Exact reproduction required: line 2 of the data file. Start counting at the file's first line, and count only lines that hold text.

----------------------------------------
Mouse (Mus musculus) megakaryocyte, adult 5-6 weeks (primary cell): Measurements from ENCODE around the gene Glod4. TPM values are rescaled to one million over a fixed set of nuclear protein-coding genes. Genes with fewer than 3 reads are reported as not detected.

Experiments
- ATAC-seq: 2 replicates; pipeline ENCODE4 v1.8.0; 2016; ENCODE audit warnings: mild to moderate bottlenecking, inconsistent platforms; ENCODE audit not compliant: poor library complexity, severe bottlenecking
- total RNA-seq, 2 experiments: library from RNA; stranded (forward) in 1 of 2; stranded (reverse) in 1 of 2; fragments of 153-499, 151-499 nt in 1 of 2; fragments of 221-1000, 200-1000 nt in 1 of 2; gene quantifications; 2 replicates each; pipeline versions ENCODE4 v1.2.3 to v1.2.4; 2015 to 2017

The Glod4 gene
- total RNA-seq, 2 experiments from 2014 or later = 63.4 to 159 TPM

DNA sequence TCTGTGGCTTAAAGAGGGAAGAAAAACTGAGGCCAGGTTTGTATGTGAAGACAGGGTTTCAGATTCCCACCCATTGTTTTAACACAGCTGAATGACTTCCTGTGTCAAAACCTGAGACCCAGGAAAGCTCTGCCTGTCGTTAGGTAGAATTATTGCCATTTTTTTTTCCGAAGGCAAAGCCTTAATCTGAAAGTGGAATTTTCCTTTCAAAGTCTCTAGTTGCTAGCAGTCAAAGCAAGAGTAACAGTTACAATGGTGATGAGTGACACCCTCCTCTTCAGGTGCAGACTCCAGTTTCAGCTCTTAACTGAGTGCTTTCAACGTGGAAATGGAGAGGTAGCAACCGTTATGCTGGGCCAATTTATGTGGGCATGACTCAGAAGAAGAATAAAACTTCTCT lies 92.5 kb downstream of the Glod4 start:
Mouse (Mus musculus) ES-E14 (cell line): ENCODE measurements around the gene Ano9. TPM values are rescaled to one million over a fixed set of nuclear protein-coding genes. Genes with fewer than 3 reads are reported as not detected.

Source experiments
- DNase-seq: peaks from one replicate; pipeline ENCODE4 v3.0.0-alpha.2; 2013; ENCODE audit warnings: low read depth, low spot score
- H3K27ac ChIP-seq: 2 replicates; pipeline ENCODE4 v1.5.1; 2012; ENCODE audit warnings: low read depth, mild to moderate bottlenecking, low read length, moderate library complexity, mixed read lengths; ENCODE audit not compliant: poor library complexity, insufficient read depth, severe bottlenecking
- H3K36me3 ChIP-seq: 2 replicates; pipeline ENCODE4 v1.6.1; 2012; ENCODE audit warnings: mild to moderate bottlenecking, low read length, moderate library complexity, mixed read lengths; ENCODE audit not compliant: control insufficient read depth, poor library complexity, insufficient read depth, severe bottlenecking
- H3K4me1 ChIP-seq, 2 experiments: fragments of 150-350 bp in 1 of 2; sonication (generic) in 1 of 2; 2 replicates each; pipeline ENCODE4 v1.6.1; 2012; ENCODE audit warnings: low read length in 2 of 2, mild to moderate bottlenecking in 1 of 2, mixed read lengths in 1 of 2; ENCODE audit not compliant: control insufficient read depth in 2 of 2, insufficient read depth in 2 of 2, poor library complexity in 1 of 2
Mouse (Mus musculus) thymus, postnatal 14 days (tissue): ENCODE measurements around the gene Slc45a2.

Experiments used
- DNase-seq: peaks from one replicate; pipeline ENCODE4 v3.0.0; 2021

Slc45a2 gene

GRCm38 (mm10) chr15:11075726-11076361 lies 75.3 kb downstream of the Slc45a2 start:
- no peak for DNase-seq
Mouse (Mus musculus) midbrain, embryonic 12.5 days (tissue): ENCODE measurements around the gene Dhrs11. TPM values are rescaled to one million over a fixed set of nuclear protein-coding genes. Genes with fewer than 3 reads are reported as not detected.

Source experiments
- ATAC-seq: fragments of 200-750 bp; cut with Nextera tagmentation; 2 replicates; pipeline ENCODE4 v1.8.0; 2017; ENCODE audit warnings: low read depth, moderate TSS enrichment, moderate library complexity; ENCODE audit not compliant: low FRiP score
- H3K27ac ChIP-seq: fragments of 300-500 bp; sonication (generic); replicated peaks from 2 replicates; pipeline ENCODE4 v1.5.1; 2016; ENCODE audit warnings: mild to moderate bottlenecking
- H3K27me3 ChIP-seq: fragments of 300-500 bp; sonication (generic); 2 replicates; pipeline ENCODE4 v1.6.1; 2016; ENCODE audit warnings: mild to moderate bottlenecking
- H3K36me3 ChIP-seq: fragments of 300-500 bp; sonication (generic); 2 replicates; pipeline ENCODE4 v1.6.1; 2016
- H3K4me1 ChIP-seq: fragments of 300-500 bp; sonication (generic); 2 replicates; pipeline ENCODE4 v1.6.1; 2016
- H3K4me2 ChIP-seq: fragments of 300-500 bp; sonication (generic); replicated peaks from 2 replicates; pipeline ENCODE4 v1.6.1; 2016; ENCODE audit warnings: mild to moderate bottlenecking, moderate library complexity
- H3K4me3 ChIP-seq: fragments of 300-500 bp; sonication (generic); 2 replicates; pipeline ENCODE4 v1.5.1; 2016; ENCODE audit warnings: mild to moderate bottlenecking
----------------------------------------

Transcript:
Experiments